Although Amazon's sales in the U.K. continue to grow--rising 20%, to $11.4 billion, in 2017--for the second straight year the company was able to halve the amount of corporate tax it paid, the Bookseller reported.
According to filings at Companies House, while sales of Amazon's U.K. Services company--its warehouse and logistics arm that employs more than two-thirds of Amazon's 27,000 employees in the U.K.--rose nearly 36%, to £1.98 billion (about $2.57 billion), in 2017, it paid £4.6 million ($6 million) in U.K. corporation tax, down from £7.4 million ($9.6 million) in 2016 and £15.8 million ($20.5 million) in 2015.
Booksellers Association managing director Meryl Halls said: "It is extremely disappointing to note that, yet again, Amazon's tax announcement illustrates the online multinational giant--possessed of a huge market share and all the associated commercial bargaining power that goes with it--entrenching its substantial commercial advantage over its competitors in the U.K. book trade, and more widely."
Mills added that Amazon's network of companies "seemingly gives it the potential--should it wish to do so--to transfer assets and make inter-company charges in order to end up with a low profit in a high tax domain. Is Amazon using such a facility so as to pay such a miniscule tax bill?...
"We want to see a situation where U.K. booksellers are no longer forced to compete with one hand tied behind their backs and that we see the establishment of a level playing field, with the government recognising U.K. booksellers for the high street [main street] heroes they are, and, crucially, to bring forward the promised reform of the taxation of the digital economy so that U.K. booksellers are given a chance to compete."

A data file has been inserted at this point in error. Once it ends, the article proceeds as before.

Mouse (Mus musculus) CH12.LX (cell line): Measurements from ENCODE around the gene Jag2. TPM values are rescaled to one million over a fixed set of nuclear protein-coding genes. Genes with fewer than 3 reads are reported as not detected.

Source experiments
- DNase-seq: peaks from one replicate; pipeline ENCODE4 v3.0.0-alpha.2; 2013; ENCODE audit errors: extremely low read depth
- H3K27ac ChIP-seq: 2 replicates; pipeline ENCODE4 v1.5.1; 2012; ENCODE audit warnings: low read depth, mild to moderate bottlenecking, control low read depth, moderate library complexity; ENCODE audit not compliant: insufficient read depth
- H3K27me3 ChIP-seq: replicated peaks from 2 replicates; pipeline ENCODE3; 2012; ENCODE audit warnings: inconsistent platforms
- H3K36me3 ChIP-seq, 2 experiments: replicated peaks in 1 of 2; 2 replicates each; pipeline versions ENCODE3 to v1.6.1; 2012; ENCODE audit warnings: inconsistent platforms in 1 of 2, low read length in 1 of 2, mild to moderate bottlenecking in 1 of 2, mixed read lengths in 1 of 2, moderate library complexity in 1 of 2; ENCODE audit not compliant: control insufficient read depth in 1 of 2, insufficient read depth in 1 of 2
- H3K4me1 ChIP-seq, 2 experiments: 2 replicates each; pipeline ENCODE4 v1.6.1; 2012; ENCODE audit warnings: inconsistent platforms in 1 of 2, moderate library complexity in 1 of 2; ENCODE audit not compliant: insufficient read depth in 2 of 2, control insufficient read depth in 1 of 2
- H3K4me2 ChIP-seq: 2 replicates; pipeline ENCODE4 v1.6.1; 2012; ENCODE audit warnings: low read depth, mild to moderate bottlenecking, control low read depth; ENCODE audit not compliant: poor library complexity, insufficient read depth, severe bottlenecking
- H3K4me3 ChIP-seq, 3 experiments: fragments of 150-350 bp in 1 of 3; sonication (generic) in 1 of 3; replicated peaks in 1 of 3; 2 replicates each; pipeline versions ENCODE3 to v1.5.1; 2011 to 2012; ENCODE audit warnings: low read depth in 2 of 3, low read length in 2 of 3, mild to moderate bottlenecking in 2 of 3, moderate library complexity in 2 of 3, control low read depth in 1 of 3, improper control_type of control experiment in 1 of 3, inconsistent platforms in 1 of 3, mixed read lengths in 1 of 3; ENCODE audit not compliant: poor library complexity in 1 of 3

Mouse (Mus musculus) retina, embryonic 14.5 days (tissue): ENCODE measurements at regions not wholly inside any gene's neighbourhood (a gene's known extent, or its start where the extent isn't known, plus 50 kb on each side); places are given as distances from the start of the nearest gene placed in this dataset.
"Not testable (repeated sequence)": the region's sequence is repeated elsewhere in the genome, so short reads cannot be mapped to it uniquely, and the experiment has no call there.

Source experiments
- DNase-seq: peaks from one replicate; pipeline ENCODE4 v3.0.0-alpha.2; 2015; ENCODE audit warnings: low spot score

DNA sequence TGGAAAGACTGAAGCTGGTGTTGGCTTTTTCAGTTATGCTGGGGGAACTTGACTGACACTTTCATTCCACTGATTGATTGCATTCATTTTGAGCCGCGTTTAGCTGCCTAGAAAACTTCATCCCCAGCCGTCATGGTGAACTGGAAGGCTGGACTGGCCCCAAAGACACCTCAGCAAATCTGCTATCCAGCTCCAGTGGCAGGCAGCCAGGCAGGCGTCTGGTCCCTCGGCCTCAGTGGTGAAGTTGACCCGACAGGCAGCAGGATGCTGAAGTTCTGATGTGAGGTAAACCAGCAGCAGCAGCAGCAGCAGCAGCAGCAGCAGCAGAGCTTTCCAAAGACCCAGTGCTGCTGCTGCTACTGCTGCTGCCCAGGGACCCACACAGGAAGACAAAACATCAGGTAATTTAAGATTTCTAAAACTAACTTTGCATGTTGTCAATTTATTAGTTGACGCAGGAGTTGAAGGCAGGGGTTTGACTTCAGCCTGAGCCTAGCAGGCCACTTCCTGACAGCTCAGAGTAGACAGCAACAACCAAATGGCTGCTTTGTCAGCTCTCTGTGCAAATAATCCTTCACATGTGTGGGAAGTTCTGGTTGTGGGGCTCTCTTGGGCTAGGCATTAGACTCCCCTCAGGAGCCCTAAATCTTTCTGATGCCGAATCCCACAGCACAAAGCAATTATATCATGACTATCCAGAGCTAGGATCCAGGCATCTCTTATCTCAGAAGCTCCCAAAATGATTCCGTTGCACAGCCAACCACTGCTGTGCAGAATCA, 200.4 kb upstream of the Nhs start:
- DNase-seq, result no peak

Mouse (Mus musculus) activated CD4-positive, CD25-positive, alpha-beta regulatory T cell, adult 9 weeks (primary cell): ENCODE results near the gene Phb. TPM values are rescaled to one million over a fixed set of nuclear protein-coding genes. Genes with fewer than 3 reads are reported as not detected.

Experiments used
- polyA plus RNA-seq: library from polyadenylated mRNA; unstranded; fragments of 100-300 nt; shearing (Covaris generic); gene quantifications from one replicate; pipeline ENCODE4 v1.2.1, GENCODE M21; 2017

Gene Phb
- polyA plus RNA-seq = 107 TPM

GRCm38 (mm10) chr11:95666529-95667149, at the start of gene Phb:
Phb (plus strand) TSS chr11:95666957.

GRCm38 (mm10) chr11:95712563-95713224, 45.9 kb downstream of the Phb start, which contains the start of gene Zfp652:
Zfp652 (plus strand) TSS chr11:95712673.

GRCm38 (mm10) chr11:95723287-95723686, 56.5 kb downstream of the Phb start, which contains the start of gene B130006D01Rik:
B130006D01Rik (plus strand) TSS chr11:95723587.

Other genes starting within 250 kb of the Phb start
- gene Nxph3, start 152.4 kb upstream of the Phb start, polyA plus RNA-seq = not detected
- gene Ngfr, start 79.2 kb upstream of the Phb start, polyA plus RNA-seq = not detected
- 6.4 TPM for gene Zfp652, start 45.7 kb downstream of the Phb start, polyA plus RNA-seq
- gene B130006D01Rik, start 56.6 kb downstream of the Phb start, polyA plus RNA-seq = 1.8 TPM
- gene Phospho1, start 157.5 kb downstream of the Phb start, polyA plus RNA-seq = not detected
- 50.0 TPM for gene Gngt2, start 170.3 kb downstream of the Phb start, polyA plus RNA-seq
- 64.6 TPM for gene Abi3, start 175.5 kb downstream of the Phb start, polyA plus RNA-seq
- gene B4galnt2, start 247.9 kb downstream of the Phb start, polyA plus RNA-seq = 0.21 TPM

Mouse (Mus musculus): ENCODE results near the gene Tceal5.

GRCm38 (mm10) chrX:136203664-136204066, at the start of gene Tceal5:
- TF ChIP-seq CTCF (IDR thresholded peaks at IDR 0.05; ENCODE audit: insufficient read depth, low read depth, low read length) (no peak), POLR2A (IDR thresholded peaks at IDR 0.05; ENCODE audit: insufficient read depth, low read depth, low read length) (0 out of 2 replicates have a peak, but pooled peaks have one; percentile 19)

An Amazon U.K. spokesperson said: "We pay all taxes required in the U.K. and every country where we operate. Corporation tax is based on profits, not revenues, and our profits have remained low given retail is a highly competitive, low-margin business and our continued heavy investment."
In a related story, Amazon pays £38 million (about $49.3 million) a year in business rates (taxes on commercial property) on its 189 sites in England and Wales, much less than bricks-and-mortar retailers, a Daily Mail investigation has found. Amazon's real estate in England and Wales include warehouses, offices and lockers at public locations.
The paper noted that the news "comes as Amazon faces accusations it is killing the high street by reducing its corporation tax bill to the lowest possible level and ruthlessly undercutting rivals. Bricks-and-mortar shops are being hammered with soaring business rates while the web giant enjoys low rates in out-of-town warehouses. The Mail is campaigning for business rates in Britain to be reformed."
The Daily Mail said calculations for the Amazon bill were "based on a public database of how much every property is required to pay and cross-referenced with sites owned by Amazon." An Amazon spokesperson called the research "misleading and inaccurate. Amazon pays millions of pounds more in business rates in England and Wales than suggested by the research and our business rates bill has increased significantly in 2018." As the paper remarked, however, the company declined to provide a different amount.